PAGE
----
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Pet safe gardening

Many of us look forward to spending our free time outside, and work hard to enhance our surroundings with lush plants and flowers. While gardens and yards are lovely for relaxing, they can also prove to be dangerous for our furry friends. With a little careful planning, we can keep our pets safe, and still enjoy a beautiful garden environment. Whether it is planning a large garden to feed the family, or decorating a small space with hanging baskets and containers, here are a few garden hazards to watch out for:

Poisonous Plants
When preparing and planting, keep in mind that many popular plants are toxic to cats and dogs. These plants can range from bulbs to perennials to trees and shrubs. Some of the most common include: lilies, daffodils, azalea, rhododendron, sago palm, mushrooms, and black walnuts. Contact with or ingestion of poisonous plants may have harmful effects on the heart or gastrointestinal tract. Be sure to do your research before planting.

Proper nutrition is a must if we want our plants to survive. However, the fertilizer that keeps our plants healthy and green can have detrimental effects on our furry friends. Very carefully follow instructions and observe the appropriate waiting period before letting your pet run outside.

Like fertilizer, insecticides are often necessary to keep our gardens healthy. Their ingredients, however, aren't meant for four-legged consumption. Exposure to chemicals can harm your pets in different ways—ingestion, inhalation, and even just slight contact may cause damage. However, when used according to the label directions, pesticides should pose little risk. Always be certain to store them in inaccessible areas, and use as directed.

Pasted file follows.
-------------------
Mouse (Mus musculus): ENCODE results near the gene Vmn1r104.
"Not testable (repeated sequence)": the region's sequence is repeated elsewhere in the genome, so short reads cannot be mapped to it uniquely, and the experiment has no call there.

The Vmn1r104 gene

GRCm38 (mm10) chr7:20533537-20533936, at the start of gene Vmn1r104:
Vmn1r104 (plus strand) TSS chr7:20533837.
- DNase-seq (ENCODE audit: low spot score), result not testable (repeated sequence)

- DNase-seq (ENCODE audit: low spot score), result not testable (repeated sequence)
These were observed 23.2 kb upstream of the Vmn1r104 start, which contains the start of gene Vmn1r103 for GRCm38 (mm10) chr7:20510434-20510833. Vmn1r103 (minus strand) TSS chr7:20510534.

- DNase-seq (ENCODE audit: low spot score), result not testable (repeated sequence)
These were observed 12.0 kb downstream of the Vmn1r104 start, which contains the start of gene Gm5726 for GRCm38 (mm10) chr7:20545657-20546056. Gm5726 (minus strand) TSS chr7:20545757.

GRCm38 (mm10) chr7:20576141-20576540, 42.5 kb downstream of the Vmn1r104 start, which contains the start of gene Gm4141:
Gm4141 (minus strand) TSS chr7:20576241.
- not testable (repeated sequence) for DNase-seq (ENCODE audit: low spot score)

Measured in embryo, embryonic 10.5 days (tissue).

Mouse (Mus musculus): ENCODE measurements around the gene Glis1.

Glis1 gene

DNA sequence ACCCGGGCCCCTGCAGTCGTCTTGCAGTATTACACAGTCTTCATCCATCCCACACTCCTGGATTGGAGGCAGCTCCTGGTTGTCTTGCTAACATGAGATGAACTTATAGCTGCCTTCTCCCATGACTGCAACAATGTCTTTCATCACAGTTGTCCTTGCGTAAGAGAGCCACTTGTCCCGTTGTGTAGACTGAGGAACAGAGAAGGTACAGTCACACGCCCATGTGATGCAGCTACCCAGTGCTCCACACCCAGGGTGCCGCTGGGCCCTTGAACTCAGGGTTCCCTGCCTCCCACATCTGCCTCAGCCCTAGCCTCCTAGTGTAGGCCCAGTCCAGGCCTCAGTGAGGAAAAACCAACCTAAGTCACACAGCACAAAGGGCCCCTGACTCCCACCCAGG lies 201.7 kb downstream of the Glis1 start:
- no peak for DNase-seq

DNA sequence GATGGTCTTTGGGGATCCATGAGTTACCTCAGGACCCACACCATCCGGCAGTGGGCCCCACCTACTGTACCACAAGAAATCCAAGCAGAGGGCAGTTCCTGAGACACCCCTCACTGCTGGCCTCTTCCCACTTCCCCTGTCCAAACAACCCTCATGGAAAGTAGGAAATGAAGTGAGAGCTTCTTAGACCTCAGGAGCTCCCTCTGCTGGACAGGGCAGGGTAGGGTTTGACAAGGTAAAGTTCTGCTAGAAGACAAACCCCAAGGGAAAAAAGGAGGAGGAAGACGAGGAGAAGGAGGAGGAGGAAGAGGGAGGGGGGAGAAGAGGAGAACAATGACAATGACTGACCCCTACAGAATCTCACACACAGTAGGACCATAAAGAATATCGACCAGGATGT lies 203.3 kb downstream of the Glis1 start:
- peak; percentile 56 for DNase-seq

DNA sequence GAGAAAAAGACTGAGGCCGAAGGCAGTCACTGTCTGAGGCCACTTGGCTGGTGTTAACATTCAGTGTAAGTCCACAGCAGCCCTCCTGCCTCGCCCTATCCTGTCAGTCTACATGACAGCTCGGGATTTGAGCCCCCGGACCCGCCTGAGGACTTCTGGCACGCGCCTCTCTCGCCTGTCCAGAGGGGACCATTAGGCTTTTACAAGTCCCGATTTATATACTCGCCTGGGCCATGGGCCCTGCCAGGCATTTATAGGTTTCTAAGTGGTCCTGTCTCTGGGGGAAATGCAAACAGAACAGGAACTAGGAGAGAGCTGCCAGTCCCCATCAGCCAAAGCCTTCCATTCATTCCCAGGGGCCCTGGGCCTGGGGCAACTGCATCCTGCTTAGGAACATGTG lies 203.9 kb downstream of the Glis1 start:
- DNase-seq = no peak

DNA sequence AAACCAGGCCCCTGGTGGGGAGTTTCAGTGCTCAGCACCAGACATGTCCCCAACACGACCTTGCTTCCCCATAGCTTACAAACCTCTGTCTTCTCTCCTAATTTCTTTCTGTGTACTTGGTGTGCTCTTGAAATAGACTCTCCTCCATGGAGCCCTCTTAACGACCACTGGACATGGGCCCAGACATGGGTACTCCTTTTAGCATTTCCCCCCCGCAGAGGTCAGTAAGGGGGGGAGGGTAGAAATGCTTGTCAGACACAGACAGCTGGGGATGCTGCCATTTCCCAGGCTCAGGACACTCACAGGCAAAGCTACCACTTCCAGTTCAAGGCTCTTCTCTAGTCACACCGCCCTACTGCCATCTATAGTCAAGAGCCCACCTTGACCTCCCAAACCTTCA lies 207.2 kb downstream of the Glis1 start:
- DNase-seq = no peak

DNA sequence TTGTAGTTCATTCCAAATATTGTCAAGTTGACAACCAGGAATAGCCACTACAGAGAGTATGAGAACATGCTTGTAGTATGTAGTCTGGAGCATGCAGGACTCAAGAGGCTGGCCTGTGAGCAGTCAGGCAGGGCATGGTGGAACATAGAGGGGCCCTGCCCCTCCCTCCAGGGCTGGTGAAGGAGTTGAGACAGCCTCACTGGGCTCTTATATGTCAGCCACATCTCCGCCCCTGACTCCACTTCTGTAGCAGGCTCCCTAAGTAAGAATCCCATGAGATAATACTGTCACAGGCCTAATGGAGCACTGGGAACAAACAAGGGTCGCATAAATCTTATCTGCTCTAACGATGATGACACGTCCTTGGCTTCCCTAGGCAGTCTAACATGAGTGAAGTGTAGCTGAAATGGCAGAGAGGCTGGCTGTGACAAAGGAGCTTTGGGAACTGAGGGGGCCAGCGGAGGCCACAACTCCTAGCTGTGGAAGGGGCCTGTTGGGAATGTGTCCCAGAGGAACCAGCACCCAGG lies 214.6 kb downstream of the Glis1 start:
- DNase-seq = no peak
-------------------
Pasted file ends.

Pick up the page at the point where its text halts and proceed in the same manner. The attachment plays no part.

The most efficient and environmentally friendly way of providing nutrients and fertilizer to our gardens is composting. Though it has many benefits and is an excellent addition to the garden soil, it is very important to keep in mind certain components might not always be safe for our pets. Coffee, moldy food and certain types of fruit and vegetables are toxic to dogs and cats, so read up on human foods to avoid to prevent an unwanted trip to the vet.

Mulch is a great way to reduce the amount of weeding that is needed to keep our gardens healthy, and it also aids in maintaining moisture. We must be very careful about what type of mulch we choose to use. Many gardeners use cocoa bean shells; these are a byproduct of chocolate production. This type of mulch is popular because it has an attractive odor and color. However, it can pose high risk. Ingestion of cocoa mulch can have many harmful effects on our dogs. If you decide to use mulch in your garden, consider using a less toxic alternative such as shredded pine or cedar.

With just a little preparation and planning, we can have a garden that is safe and enjoyable for both us and our animal companions.

For more information and a complete list of toxic plants and their effects, please visit the ASPCA website.

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